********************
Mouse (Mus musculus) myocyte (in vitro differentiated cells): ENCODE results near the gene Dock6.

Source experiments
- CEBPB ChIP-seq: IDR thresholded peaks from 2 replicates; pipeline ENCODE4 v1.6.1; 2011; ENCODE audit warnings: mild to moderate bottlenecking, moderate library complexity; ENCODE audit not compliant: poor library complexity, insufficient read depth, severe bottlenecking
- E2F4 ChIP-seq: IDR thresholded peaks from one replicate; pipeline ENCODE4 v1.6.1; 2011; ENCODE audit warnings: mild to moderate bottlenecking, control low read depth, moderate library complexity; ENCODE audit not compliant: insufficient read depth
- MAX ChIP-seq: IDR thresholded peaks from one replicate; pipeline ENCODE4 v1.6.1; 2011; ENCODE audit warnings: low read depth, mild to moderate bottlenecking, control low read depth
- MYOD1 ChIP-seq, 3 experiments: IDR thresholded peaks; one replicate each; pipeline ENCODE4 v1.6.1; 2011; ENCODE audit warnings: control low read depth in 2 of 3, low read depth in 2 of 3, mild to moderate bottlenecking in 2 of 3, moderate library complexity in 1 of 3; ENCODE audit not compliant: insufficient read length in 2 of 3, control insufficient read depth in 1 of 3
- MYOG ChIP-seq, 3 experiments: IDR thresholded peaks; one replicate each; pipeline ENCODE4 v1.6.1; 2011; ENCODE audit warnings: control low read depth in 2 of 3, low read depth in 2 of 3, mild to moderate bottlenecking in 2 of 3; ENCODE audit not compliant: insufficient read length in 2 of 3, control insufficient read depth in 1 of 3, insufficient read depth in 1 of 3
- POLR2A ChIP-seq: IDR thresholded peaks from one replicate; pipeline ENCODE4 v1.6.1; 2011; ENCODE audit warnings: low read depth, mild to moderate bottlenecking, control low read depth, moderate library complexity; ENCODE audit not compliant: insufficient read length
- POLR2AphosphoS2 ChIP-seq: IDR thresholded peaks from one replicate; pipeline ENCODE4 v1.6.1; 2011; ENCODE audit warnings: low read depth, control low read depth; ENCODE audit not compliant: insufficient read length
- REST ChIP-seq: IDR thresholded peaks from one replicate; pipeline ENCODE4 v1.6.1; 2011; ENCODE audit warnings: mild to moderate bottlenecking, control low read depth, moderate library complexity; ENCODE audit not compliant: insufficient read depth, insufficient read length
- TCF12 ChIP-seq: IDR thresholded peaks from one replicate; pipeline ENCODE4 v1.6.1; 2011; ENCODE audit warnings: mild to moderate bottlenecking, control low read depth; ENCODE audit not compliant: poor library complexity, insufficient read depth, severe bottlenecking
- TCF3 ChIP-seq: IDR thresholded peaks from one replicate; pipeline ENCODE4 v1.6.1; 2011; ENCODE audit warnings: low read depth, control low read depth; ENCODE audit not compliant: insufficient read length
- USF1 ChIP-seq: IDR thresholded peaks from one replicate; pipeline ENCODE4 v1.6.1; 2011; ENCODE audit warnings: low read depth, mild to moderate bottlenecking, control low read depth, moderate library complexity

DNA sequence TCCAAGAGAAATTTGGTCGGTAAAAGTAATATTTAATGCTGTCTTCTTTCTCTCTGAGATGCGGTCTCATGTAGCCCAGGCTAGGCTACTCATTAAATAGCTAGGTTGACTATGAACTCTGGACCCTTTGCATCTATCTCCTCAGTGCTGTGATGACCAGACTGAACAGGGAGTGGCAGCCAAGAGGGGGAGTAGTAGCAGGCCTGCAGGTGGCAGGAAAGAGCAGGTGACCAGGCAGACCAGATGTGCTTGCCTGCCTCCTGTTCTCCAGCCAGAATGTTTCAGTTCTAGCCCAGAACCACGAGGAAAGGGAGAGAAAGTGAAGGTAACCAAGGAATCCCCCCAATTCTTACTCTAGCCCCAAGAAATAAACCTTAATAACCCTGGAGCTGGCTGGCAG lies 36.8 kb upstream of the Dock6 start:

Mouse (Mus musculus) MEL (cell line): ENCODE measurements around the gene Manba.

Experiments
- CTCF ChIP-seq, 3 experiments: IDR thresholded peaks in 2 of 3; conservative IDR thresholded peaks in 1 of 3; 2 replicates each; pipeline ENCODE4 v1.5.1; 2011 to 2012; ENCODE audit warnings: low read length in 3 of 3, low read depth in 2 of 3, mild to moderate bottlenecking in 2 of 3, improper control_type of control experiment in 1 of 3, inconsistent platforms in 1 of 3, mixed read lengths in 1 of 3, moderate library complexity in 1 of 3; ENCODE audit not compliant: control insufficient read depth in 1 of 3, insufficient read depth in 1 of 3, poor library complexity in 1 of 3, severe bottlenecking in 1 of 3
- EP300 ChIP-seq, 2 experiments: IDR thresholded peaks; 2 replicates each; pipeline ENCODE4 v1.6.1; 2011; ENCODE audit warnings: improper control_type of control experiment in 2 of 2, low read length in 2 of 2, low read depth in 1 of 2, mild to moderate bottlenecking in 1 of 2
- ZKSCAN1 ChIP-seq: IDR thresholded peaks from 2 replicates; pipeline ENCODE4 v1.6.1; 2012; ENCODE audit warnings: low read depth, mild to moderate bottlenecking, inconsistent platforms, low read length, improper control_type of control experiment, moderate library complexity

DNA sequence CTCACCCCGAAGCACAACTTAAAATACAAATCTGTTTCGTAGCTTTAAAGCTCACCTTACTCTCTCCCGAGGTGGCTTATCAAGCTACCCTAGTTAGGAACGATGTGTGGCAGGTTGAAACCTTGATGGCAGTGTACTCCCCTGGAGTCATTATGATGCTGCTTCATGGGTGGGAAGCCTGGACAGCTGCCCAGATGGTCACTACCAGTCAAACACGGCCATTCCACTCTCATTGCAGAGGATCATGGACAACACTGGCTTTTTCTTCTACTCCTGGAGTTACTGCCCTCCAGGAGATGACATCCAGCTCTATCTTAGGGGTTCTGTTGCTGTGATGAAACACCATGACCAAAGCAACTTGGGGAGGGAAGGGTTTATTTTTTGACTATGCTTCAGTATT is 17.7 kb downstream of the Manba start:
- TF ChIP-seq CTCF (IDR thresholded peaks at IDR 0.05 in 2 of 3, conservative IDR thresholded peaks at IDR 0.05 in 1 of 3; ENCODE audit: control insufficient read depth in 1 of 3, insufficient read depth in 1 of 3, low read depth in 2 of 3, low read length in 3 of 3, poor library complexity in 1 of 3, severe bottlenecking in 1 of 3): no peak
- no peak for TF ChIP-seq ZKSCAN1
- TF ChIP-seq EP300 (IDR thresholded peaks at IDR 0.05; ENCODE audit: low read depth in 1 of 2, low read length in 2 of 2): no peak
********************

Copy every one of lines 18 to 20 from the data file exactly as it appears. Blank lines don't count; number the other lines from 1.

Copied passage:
- EP300 ChIP-seq, 2 experiments: IDR thresholded peaks; 2 replicates each; pipeline ENCODE4 v1.6.1; 2011; ENCODE audit warnings: improper control_type of control experiment in 2 of 2, low read length in 2 of 2, low read depth in 1 of 2, mild to moderate bottlenecking in 1 of 2
- ZKSCAN1 ChIP-seq: IDR thresholded peaks from 2 replicates; pipeline ENCODE4 v1.6.1; 2012; ENCODE audit warnings: low read depth, mild to moderate bottlenecking, inconsistent platforms, low read length, improper control_type of control experiment, moderate library complexity

DNA sequence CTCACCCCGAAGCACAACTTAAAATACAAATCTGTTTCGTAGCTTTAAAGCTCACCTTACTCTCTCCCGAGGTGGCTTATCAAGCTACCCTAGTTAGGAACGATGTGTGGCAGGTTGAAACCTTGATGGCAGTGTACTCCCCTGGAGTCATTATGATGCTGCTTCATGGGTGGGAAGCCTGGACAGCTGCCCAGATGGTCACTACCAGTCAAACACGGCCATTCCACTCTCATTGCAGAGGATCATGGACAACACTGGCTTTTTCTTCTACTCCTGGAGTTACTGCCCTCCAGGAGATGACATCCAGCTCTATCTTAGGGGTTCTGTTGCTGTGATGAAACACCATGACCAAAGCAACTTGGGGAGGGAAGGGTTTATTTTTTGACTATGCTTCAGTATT is 17.7 kb downstream of the Manba start: